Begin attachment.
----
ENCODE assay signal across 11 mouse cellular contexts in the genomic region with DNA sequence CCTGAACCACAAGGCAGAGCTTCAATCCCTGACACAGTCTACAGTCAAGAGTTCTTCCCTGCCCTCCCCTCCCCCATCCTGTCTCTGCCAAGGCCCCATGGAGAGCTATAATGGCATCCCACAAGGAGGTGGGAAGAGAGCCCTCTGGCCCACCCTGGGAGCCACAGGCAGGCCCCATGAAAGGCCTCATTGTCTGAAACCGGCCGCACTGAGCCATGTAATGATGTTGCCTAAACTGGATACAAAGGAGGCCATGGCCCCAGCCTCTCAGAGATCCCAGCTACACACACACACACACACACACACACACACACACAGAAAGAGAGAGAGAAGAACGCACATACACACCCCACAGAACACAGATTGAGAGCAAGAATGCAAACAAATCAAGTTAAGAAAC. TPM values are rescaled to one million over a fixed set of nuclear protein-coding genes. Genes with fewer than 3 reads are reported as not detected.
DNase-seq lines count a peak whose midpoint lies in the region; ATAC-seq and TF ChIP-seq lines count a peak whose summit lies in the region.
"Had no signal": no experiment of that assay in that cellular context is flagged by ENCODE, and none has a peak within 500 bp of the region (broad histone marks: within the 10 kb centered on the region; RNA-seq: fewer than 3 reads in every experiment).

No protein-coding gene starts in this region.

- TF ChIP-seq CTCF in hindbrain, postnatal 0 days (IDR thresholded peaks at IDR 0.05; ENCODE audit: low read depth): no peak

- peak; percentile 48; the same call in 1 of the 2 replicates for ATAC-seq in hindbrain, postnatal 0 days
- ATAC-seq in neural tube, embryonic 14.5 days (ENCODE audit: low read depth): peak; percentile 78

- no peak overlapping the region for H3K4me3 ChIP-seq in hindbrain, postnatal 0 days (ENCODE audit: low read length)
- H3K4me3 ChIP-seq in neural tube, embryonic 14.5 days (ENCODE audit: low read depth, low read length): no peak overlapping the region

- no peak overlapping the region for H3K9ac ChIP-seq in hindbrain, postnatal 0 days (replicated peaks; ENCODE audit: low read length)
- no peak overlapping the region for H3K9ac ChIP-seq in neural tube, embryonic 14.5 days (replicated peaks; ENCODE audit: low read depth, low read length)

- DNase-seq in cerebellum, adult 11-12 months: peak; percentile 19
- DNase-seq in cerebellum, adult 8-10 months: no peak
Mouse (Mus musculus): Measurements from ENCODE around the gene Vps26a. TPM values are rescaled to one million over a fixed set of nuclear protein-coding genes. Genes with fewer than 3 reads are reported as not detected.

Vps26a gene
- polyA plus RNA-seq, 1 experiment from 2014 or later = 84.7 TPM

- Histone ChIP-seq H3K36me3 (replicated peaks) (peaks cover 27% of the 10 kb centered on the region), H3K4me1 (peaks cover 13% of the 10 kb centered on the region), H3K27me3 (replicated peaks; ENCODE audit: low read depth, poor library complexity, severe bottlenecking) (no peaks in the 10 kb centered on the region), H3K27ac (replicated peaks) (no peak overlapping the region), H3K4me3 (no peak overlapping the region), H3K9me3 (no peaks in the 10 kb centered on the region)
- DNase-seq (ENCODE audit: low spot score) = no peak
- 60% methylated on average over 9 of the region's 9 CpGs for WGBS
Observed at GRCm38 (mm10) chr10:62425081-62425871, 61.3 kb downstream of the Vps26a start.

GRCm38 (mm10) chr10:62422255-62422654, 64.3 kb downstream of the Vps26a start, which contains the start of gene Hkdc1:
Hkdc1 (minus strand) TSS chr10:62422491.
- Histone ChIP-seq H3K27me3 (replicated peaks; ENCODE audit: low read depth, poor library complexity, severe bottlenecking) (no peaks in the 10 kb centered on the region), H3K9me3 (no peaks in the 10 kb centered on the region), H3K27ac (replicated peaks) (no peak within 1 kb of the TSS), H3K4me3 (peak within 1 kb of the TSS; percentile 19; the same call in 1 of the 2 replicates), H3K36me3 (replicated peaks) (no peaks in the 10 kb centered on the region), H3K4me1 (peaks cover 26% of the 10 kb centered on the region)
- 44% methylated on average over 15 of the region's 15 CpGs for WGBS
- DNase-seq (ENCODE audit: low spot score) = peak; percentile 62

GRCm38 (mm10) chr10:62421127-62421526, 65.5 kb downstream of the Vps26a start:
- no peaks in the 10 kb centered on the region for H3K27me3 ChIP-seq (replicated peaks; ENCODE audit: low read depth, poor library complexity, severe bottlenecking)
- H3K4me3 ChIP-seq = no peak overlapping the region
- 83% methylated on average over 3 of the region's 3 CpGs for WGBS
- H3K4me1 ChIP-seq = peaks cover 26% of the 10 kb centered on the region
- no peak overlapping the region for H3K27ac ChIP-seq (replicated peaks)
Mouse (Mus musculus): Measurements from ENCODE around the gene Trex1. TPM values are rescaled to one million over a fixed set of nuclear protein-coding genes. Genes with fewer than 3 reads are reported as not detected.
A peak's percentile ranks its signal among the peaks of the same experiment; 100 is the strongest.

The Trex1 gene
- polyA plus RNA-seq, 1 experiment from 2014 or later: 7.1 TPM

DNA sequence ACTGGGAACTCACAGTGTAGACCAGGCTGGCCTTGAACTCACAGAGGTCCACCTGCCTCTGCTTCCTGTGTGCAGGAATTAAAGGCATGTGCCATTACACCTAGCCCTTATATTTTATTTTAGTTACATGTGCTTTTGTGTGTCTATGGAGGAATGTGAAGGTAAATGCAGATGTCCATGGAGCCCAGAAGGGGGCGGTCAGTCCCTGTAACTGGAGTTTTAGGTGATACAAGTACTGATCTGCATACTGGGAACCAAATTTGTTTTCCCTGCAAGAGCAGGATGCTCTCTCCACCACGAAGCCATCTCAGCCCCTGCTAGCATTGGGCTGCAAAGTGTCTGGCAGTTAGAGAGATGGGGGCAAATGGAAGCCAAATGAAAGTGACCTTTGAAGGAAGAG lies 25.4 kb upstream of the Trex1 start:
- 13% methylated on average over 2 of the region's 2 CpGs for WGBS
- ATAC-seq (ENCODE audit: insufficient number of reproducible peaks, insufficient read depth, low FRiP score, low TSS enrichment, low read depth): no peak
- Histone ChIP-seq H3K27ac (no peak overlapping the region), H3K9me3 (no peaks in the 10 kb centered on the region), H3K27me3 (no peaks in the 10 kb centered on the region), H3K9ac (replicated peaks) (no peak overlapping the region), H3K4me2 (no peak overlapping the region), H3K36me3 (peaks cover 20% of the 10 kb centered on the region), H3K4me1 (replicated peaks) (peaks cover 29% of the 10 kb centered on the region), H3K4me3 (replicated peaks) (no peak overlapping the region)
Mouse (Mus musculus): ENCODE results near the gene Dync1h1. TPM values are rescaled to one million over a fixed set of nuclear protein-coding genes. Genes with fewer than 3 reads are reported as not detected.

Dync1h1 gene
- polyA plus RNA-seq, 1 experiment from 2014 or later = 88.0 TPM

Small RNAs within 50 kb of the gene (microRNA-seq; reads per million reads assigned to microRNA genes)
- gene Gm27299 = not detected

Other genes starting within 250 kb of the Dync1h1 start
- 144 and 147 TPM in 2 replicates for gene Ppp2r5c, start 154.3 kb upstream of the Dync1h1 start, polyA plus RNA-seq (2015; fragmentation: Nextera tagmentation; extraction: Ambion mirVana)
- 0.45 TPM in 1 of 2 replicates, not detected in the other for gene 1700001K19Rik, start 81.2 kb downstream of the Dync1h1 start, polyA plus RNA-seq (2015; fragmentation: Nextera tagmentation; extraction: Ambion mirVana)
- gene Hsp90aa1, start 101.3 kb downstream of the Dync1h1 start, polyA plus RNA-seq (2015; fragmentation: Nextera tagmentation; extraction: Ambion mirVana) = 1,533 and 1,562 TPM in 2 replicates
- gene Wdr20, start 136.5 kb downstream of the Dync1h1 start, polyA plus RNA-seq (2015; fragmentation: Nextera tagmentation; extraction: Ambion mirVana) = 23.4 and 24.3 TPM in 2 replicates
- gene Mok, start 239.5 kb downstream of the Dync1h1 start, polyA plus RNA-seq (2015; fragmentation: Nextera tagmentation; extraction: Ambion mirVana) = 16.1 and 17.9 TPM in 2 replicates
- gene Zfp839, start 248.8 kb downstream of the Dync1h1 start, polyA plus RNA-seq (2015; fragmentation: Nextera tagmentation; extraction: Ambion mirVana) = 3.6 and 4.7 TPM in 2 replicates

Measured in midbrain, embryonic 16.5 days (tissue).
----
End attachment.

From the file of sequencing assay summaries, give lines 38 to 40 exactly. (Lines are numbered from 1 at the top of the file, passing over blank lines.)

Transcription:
- ATAC-seq (ENCODE audit: insufficient number of reproducible peaks, insufficient read depth, low FRiP score, low TSS enrichment, low read depth): no peak
- Histone ChIP-seq H3K27ac (no peak overlapping the region), H3K9me3 (no peaks in the 10 kb centered on the region), H3K27me3 (no peaks in the 10 kb centered on the region), H3K9ac (replicated peaks) (no peak overlapping the region), H3K4me2 (no peak overlapping the region), H3K36me3 (peaks cover 20% of the 10 kb centered on the region), H3K4me1 (replicated peaks) (peaks cover 29% of the 10 kb centered on the region), H3K4me3 (replicated peaks) (no peak overlapping the region)
Mouse (Mus musculus): ENCODE results near the gene Dync1h1. TPM values are rescaled to one million over a fixed set of nuclear protein-coding genes. Genes with fewer than 3 reads are reported as not detected.